You know the feeling when some people don’t need words to understand you? They know you so well that it could be the expression on your face, your unusual silence, or the truth in your eyes that communicate your heart. You’re so known by them. My mom and I have that bond maybe more than anyone else in my life. Some relationships take work, more and more digging, more and more insight into their soul. But there’s no hard work here.
In my state of youth, I long for this kind of intimacy and knownness with my future wife. I long to understand her and to be understood. I long for words to be an option and when needed to amplify our body language. But how wonderful is it that God has crafted us? He’s brought us into soul-soothing friendships that recognize our flaws and flatteries altogether. And we love each other on the other side of it all. Purely glorious. Who’s this close to you, dear friend?
It’s okay to feel. If you’re sense of belonging has been wounded in the past, know that it’s totally fine to step into the pain. Our culture tells us, “don’t cry.” I’ve heard it all my life from all the immense joy and the immense pain I’ve experienced. It’s a nice thought. But I think it’s narrow-minded empathy. I’m here to tell you to let it out. Let the tears run. Dry the tear ducts if you have to. They’ll reproduce in time.
My dear friend, feel everything. Laughter and sorrow, hope and regret, warmth and bitterness, anger and disappointment. Have you ever thought that God put those emotions in us for a reason? .
When my brother died in 2012, I felt everything. The emotions were not only there, but they were amplified. I could hear Jesus’ voice so clear in my soul. And I could hear death knocking on my door. At the end of the day, I knew Jesus was victorious. I knew the hope He brought me, the comfort, the strength, etc. But I also hurt. My voice quivered, my bones seemed to ache in the wretched sadness that clothed me.
Friend, you may have not known me then. And if you did, bless your heart—for sticking up as a loving brother or sister. But most of you didn’t know that Ben. How I carried myself, how I hugged people tightly, how I told anyone how I missed them. And how I wrote songs for Josiah, how I started a clothing brand, and how I visited his gravesite at the wee hours of the night—crying.
I tell you this because tears aren’t a weakness. It’s a strength. Jesus-sourced, Jesus-powered. And oh how sweet are tears when they clean the slate to new narratives.
My prayer for you is that today, you seek the freedom of being known. You may be restless, anxious in this very moment. Seeking this kind of freedom may feel nearly impossible. But as you read this, I hope that something within you starts to change. I hope that you hope. This hope is rooted in a loving God who cares for your good more than you know. Lean into freedom to be yourself—to be a work in progress. You’re doing a good job at being you, dearly beloved.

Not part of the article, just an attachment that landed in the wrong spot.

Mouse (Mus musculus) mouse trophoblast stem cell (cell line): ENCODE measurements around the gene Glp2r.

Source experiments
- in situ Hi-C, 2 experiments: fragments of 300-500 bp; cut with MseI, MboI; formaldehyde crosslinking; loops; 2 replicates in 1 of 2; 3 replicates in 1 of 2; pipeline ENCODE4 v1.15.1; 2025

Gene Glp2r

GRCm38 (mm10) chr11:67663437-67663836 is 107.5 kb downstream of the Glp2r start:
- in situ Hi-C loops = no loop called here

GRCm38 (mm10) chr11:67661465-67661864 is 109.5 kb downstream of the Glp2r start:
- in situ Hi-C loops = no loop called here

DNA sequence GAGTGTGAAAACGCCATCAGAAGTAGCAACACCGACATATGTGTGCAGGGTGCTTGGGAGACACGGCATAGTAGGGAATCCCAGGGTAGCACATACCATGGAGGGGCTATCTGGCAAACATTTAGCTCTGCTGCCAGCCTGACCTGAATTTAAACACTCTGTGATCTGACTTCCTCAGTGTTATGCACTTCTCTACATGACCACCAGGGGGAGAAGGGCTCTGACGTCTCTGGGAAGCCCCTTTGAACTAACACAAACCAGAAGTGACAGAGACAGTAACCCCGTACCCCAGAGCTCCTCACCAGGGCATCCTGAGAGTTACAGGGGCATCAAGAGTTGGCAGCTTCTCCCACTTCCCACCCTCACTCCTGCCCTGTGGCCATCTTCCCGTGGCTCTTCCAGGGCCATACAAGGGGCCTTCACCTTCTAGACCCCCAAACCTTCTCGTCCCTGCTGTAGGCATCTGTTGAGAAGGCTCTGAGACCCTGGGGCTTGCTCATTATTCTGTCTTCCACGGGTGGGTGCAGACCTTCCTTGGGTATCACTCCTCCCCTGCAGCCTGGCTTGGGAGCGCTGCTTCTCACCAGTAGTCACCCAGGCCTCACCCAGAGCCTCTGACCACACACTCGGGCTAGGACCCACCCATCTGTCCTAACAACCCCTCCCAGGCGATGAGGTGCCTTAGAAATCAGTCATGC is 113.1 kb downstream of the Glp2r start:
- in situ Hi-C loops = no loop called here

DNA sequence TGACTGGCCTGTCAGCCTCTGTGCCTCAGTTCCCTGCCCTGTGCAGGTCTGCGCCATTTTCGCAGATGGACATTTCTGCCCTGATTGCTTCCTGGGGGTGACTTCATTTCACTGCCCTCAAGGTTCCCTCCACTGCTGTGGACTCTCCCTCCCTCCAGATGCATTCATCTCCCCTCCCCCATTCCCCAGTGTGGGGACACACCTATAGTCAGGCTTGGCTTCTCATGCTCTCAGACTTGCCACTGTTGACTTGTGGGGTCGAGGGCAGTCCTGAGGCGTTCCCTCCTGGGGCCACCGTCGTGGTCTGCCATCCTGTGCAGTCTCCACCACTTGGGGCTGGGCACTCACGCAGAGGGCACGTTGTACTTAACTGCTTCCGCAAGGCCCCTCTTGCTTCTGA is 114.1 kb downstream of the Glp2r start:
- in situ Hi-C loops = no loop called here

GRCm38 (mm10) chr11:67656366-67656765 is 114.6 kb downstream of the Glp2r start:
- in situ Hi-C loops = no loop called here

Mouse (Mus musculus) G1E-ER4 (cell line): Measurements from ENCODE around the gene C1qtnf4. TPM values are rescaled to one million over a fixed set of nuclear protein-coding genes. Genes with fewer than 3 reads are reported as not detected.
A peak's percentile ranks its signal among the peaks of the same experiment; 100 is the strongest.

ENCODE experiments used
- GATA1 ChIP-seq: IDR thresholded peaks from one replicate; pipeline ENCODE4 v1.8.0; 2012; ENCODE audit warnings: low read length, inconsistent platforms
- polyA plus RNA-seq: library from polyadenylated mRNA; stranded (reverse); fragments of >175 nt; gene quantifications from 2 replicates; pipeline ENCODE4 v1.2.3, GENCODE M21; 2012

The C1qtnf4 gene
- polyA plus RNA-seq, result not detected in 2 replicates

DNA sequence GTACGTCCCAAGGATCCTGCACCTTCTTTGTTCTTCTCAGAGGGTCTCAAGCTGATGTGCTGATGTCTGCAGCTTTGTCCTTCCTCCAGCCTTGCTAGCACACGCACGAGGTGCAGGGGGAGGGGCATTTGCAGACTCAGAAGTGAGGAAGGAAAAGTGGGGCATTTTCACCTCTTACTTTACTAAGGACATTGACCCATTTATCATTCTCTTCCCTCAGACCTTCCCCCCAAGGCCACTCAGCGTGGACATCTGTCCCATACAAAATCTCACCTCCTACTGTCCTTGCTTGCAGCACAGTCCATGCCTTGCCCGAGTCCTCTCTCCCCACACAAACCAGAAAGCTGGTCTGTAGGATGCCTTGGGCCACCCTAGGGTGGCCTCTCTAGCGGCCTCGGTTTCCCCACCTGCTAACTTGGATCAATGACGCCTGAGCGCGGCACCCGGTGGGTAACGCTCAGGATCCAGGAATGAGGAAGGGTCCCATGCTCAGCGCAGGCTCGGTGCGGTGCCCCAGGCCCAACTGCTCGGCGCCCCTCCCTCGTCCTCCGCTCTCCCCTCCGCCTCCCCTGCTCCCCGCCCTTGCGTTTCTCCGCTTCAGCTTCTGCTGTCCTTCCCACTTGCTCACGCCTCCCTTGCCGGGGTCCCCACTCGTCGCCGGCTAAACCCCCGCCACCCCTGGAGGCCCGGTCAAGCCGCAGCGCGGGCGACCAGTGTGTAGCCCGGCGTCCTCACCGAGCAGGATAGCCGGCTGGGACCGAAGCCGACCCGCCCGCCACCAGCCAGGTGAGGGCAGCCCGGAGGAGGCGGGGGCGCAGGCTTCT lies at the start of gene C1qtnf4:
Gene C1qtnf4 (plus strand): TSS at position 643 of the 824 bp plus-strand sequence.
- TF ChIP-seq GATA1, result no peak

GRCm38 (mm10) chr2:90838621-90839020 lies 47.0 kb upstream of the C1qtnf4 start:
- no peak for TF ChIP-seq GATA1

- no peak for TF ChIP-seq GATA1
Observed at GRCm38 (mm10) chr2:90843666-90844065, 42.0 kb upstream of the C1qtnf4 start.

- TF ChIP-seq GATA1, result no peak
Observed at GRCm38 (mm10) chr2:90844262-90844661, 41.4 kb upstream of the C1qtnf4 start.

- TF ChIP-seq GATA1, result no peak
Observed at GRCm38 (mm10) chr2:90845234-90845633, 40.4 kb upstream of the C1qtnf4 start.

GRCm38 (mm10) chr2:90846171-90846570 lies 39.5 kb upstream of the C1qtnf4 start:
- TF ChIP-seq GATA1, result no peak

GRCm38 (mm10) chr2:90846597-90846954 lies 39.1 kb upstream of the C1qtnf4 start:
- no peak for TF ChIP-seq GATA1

Let me leave you with this thought from a book I’m reading: “How can we not truly know ourselves without knowing God and not truly know God without knowing ourselves?”
Some days, you reach an emotional low. Today kind of felt like that. Nothing crazy, but rather just low. I’ve just been running around, hustling, doing the best I can to meet everyone’s needs. I’m glad there needs are met. I’m glad that I’m a Helper. What I need right now is some inward reflection, love, and self-attention. See, knowing myself comes with knowing when to check in. It’s taking a moment to make sure I’m not left in the dust, caught up with helping others, that I forgot that I need help myself too.
And I decided to have this conversation with myself. I decided to tell myself “You Are Enough.” I decided to hope on things unseen and a bright future that is to come. Today may be hard for and maybe even for you. But we are known aren’t we? We can love ourself, right? Hope this resonates in your soul as well.
Everyone will want your time. Not everyone will want your heart.
Man, does that cut deep. Most of my life, I thought spending time with me was love-currency. Quality time is one of my top love languages, after all. However, time spent isn’t always to seek someone’s heart. People, even friends and family (especially them), will want your giftings, your resources, and your services. Your heart? Not so much.
With that unfortunate truth, the goal is to find those who want the time it takes to know your heart. That’s the chosen few that will fight wars for you, cry with you, really listen to your heart and the beat that it makes. It’s reducing the apathetic relationships and regaining the undeniable, irreplaceable, irredeemable friendships in your life.
Be the best version of yourself. And that doesn’t mean only show the best parts of you. In my eyes, people who I’m most attractive to are those who don’t have it all together. But something about them is all there, flaws included. It’s in this realization of true self that they hold themselves with confident grace. They know they’re going to mess up and they know that people will be watching. Somewhere along their life, adversity shook them. They wrestled with deep questions. They wondered, “Why them?” But beauty was born. It’s in these places that pretty had it’s thorns and a rose bloomed. Full. Bright. See I use the analogy of a rose because we see them as romance icons. And yet they underwent pruning, just like any other flower that has to grow.